Energy efficient enabling technologies for semantic video processing on mobile devices
Larkin, Daniel (2008) Energy efficient enabling technologies for semantic video processing on mobile devices. PhD thesis, Dublin City University.
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Semantic object-based processing will play an increasingly important role in future multimedia systems due to the ubiquity of digital multimedia capture/playback technologies and increasing storage capacity. Although the object based paradigm has many undeniable benefits, numerous technical challenges remain before the applications becomes pervasive, particularly on computational constrained mobile devices. A fundamental issue is the ill-posed problem of semantic object segmentation. Furthermore, on battery powered mobile computing devices, the additional algorithmic complexity of semantic object based processing compared to conventional video processing is highly undesirable both from a real-time operation and battery life perspective. This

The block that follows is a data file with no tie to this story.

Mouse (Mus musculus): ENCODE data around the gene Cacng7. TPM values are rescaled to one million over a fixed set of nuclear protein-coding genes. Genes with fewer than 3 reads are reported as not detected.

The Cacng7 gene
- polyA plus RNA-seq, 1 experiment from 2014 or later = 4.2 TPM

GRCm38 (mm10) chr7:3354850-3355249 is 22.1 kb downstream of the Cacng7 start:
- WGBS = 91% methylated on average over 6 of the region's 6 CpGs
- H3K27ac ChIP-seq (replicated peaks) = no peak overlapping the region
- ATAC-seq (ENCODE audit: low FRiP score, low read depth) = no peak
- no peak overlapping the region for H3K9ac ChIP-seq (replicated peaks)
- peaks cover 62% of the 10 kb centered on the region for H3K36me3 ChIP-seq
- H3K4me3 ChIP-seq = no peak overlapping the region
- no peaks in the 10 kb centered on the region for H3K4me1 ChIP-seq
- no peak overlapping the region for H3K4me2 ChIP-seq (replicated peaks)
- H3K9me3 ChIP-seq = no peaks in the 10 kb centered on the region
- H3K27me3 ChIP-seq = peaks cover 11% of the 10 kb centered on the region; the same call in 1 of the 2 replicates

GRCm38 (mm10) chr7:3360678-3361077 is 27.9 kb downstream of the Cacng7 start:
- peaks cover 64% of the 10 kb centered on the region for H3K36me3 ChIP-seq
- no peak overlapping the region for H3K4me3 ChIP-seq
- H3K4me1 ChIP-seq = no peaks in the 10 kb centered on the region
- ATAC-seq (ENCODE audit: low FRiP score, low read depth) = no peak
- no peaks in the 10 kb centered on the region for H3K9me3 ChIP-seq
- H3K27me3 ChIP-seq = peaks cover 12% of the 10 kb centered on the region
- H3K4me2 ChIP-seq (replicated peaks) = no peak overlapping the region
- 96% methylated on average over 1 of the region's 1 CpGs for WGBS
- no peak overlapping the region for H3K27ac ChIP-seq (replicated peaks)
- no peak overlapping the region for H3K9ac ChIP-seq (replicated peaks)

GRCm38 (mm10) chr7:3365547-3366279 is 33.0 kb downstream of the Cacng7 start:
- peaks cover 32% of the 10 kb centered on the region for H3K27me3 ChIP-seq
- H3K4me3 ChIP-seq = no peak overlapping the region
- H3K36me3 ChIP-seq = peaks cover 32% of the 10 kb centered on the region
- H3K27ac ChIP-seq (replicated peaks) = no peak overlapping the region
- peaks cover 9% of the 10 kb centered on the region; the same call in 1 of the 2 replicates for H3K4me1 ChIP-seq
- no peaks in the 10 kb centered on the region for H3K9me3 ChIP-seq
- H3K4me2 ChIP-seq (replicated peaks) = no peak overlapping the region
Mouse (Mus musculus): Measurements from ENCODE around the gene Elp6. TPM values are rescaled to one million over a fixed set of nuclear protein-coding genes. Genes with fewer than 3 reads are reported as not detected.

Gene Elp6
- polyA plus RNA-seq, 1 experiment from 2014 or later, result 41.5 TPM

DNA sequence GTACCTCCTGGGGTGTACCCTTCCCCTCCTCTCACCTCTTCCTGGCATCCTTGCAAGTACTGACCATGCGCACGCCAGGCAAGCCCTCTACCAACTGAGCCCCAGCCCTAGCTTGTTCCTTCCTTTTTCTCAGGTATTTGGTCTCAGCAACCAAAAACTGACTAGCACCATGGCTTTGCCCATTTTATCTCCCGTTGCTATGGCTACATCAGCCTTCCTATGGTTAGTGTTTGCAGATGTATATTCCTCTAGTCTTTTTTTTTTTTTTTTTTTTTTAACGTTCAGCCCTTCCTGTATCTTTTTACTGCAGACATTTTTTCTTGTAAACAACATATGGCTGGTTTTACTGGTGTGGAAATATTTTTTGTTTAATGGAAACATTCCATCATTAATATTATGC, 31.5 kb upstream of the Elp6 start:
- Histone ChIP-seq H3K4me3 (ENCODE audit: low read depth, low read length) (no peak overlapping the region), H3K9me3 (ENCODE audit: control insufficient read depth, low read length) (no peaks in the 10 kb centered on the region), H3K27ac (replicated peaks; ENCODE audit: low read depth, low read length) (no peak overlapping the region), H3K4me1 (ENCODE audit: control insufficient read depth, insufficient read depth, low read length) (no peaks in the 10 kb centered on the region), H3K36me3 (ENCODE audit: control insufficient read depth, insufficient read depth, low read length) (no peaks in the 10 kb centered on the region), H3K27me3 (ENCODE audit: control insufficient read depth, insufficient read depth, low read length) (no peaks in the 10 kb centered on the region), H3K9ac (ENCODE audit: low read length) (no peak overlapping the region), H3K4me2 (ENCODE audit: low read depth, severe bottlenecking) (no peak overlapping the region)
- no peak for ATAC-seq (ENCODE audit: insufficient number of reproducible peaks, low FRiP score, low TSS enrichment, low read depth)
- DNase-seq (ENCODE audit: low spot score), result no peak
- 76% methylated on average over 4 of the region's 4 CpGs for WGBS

thesis attempts to tackle these issues by firstly constraining the solution space and focusing on the
human face as a primary semantic concept of use to users of mobile devices. A novel face detection algorithm is proposed, which from the outset was designed to be amenable to be offloaded from the host microprocessor to dedicated hardware, thereby providing real-time performance and
reducing power consumption. The algorithm uses an Artificial Neural Network (ANN), whose topology and weights are evolved via a genetic algorithm (GA). The computational burden of the ANN evaluation is offloaded to a dedicated hardware accelerator, which is capable of processing
any evolved network topology. Efficient arithmetic circuitry, which leverages modified Booth recoding, column compressors and carry save adders, is adopted throughout the design. To tackle the increased computational costs associated with object tracking or object based shape encoding, a novel energy efficient binary motion estimation architecture is proposed. Energy is reduced in the proposed motion estimation architecture by minimising the redundant operations inherent in the binary data. Both architectures are shown to compare favourable with the relevant prior art.
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